Aug 10, 2019 08:19 AM EDT
Physical disabilities could take a toll on a person's way of living. According to a recent study, the physical disability among women has hindered over 60% of the said demographic in taking various essential procedures such as smear test screening.
In the study performed by Jo's Cervical Cancer Trust, a charitable institution, it was revealed that women with physical disabilities are being discriminated against when they attempt to Set an appointment for cervical screening. With 335 women that were surveyed for the study, it was found out that 88% of the participants had a feeling that it is more difficult to attend a cervical screening because of their physical disability. The said participants were surveyed as they have health conditions that are significant to the study, which includes cerebral palsy, paraplegia, Ehlers-Danlos syndrome, and spinal muscular atrophy.
The study has also revealed that nearly half of the participants had decided not to take a smear test. According to most of those included in the said group, they have had a negative experience because of their disability when they tried to attend a smear test in the past. This has caused them to choose not to take anymore smear tests.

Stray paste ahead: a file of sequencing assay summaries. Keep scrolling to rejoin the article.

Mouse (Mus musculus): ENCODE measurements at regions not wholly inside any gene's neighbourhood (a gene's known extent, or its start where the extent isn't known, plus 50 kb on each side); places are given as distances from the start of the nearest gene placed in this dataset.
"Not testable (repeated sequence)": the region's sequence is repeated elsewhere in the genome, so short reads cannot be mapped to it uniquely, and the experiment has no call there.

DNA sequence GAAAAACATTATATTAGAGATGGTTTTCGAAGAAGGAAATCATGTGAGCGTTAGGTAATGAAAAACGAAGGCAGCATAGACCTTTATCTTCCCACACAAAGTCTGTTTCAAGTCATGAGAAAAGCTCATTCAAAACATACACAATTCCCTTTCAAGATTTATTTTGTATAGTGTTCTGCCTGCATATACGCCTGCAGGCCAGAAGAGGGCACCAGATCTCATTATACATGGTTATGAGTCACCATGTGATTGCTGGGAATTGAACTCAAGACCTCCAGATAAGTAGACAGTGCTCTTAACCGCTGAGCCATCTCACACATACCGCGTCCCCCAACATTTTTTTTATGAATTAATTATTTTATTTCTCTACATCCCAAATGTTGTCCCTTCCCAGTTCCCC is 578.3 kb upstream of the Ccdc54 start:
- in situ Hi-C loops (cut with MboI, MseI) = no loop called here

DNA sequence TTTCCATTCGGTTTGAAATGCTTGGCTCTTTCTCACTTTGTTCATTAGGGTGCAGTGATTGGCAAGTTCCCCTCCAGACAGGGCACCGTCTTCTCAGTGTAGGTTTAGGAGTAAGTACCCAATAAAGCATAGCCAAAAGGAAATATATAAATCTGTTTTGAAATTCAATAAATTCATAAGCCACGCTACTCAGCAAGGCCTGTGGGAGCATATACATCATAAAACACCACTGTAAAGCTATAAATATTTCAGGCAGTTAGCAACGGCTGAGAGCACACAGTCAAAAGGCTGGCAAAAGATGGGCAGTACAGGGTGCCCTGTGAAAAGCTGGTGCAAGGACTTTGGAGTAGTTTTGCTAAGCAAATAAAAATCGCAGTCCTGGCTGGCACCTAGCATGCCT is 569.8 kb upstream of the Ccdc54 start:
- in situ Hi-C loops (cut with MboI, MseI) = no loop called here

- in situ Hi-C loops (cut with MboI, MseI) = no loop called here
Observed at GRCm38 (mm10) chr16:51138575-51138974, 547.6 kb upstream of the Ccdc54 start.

23% of the participants in the survey have also pointed out that for them to be able to get onto an examination bed, there is a need for extra equipment such as a hoist. Sadly, general practitioners that have bothered to provide the necessary equipment for the appointment of these women have only reached a rate of 1%.
The charity's study has also pointed out the common misconception that people with physical disabilities are not active sexually. According to the study, one for every five women has stated that they have been bombarded with this misconception.
Another revelation that the survey has brought to light was that some of the women in the study were asked to sign waivers that stated their non-acceptance of undergoing a smear test.
Jo's Cervical Cancer Trust's chief executive, Robert Music, has expressed both his dismay and shock with the results of their recent survey. Music pointed out that it is not acceptable for women with physical disabilities to be faced with additional hurdles such as being denied tests that could save their lives. The chief executive later added that seeing the level of stigma on sex and disability is quite worrying.
Some survey participants have pointed out that they have a feeling that nurses and GPs are not taking their needs seriously and are thus neglected. This point was also raised by Dr. Hannah Barham-Brown, a GP trainee and an advocate for disability and gender equity.
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